“The Friends of Eddie Coyle” (1973)

Directed by Peter Yates
Paramount Pictures
United States, 103 minutes
Starring Robert Mitchum, Perter Boyle, Alex Rocco

I was born in Brockton, Massachusetts in 1989. My parents and uncles grew up in the Boston of the 1960s and early 1970s. Why am I telling you this? Peter Yates’s 1973 film, The Friends of Eddie Coyle is a film that gives me an idea of the Boston that they saw. Sure, my family wasn’t in the drugs and gun-running business, but Yates gives the viewer an idea of what the Boston area was like in the early ’70s without romanticizing it. This film is true-to-life and gritty beyond gritty, filmed on location in areas where crimes like those in the film happened every day.

Criterion’s decision to release this film is rather surprising. It isn’t great, in fact, aside from Robert Mitchum’s incredible headlining performance as Eddie Coyle, there isn’t much here. Story-wise, it follows a path that is rather predictable, but the screenplay’s slow, deliberate pacing keeps it interesting. The film is also very talky, something that apparently comes from George V. Higgins’s novel, which is relies on dialog rather than a narrator. The action in Eddie Coyle comes from the talking and aside from the two expertly-crafted bank heists, there is very little true action, which really sets it in its own category of crime films.

Paramount never released the film on DVD before Criterion did early last year. Their release is surprisingly slim, including just a newly-recorded Yates commentary and a slim stills gallery (mostly of Mitchum schmoozing with girls and stills of deleted sequences). However, the amazing 42-page booklet more than makes up for it. Kent Jones supplies a slim critical essay on the film, but also included is a fantastic piece of journalism: a 1973 on-set profile of Robert Mitchum from Rolling Stone. It goes incredibly in-depth, making up for the lack of a documentary on Mitchum. (Unfortunately, there will not be one on The Night of the Hunter either, with those supplements mostly focusing on Charles Laughton.) Still, it’s disappointing that they couldn’t find any other contemporary features or at least a trailer.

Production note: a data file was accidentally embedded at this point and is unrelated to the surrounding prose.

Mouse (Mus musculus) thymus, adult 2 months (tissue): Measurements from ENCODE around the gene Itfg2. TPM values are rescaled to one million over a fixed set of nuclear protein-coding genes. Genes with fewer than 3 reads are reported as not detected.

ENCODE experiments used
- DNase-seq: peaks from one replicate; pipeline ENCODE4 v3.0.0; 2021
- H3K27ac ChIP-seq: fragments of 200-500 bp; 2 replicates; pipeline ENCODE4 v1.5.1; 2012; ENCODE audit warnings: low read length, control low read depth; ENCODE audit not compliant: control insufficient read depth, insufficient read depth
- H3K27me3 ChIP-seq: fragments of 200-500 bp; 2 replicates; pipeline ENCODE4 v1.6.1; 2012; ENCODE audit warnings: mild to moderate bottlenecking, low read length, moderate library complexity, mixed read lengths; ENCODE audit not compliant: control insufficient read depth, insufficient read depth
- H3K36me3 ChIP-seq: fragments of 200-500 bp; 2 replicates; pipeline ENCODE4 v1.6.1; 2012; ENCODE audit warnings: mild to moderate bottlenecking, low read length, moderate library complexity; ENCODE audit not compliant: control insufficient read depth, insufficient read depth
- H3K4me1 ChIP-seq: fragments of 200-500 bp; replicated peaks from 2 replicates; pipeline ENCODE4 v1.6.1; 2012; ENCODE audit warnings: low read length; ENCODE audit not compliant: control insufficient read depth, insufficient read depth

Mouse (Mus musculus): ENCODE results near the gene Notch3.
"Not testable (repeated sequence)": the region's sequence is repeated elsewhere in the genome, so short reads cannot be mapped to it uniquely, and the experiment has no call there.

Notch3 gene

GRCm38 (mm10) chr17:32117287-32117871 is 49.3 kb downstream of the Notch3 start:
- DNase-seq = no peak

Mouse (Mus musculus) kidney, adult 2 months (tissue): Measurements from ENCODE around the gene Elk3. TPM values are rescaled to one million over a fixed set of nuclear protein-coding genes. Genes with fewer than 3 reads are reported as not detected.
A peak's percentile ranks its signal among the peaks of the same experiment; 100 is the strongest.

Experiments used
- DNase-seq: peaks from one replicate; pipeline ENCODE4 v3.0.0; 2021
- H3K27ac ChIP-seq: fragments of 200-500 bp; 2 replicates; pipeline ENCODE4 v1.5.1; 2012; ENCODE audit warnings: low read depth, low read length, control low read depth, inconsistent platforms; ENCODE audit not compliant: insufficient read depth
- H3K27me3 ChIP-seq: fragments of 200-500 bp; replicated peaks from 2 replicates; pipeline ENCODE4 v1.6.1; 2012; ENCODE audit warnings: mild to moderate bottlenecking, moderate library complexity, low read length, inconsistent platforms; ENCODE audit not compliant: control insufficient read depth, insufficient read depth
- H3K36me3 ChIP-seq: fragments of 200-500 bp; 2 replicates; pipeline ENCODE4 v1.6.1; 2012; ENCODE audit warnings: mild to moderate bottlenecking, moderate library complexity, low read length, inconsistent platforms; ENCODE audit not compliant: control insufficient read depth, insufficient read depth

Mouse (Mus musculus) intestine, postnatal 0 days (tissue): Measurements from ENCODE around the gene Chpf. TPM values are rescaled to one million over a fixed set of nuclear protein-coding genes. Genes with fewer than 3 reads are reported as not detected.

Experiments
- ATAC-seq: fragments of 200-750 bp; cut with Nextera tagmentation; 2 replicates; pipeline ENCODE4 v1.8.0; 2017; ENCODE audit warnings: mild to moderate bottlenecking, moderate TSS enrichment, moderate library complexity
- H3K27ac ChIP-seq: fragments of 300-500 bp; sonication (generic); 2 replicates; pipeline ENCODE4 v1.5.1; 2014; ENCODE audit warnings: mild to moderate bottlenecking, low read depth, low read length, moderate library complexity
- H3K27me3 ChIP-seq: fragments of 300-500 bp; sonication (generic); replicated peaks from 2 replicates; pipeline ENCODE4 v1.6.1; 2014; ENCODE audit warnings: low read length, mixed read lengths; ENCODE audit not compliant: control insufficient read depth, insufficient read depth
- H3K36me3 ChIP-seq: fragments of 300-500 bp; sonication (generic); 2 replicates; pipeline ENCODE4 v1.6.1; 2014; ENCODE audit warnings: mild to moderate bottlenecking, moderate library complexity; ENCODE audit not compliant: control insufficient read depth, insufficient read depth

The Verdict: The Friends of Eddie Coyle is not an essential film by any stretch, but if you are interested in seeing a great performance by Robert Mitchum or just have a general interest in 1970s crime dramas, this is one to get. Criterion’s features are disappointing, but as a lower-tier release, it’s a good price.

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